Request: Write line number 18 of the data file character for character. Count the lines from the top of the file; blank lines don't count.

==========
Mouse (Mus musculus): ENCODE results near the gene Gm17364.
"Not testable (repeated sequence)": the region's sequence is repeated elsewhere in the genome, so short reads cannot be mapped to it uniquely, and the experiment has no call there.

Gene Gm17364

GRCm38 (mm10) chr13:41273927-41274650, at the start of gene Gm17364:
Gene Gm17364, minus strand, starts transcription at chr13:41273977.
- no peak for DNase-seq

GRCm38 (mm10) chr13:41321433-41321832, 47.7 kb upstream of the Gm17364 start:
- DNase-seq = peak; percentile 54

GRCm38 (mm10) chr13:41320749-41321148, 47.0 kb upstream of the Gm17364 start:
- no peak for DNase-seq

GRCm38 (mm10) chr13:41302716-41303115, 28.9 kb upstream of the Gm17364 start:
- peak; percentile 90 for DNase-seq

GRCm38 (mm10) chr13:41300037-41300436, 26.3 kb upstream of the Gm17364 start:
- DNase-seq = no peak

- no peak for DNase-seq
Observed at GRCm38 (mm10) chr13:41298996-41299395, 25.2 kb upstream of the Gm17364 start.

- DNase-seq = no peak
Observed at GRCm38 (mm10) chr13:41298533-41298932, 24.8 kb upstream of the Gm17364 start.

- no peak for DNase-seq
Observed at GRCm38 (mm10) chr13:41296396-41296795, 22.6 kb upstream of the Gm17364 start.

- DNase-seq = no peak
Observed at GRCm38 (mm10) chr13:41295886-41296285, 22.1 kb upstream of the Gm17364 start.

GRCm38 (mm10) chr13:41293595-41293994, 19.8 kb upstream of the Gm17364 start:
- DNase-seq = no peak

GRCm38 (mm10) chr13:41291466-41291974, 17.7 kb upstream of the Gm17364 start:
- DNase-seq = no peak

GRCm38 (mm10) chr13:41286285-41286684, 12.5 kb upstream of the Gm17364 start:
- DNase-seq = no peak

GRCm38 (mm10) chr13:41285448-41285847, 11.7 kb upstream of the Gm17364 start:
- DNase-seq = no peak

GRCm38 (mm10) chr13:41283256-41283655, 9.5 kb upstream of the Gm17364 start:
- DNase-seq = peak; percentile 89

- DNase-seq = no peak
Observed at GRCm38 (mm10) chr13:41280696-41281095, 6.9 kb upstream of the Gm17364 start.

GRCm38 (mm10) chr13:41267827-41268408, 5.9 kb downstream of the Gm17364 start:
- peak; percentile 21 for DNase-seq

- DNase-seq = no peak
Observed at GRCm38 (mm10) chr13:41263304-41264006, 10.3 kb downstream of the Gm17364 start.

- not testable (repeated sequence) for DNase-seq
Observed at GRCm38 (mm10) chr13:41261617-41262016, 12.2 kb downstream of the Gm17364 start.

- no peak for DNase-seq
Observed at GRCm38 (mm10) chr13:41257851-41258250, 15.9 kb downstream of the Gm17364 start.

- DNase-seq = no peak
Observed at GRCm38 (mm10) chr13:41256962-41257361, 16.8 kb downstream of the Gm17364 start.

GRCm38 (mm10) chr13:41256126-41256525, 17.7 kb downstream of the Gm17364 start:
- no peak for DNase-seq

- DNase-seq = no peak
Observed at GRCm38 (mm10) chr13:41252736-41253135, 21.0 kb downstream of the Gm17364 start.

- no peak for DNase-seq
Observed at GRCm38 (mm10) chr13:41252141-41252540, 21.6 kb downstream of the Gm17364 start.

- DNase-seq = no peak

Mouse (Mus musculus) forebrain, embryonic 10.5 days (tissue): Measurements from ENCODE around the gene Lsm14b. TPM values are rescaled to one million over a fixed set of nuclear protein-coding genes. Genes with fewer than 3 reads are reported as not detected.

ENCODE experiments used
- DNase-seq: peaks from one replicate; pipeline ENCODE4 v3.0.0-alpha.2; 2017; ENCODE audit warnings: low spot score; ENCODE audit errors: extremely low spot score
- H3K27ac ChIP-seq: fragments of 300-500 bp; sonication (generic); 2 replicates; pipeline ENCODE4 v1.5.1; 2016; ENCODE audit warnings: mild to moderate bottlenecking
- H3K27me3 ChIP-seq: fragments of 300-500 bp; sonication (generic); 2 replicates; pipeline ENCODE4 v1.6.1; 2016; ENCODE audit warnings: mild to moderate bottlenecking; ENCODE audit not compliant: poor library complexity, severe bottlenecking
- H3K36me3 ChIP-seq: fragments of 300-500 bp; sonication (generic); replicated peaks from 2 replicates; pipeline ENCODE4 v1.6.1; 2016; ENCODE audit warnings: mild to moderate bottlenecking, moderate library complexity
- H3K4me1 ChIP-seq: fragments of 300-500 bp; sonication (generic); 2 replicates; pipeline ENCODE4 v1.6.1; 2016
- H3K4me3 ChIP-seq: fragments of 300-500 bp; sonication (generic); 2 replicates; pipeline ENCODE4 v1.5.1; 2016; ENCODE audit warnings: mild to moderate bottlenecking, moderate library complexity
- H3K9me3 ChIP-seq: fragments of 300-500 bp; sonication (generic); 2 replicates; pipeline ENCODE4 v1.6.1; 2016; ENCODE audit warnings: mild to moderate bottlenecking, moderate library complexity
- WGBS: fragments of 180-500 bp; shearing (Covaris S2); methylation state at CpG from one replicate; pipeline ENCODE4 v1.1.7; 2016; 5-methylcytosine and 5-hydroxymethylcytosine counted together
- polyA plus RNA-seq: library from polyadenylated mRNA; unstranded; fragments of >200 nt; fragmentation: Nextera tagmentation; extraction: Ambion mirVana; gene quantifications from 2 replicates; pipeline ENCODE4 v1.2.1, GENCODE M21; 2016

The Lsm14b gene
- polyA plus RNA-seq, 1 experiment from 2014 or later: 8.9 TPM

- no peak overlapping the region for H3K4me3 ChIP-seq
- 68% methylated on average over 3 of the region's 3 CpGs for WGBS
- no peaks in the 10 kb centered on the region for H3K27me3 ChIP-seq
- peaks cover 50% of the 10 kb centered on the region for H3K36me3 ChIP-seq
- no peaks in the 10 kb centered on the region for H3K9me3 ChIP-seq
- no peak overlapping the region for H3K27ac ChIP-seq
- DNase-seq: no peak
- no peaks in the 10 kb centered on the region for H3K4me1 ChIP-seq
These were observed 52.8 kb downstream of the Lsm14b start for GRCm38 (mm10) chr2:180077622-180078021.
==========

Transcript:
Observed at GRCm38 (mm10) chr13:41298533-41298932, 24.8 kb upstream of the Gm17364 start.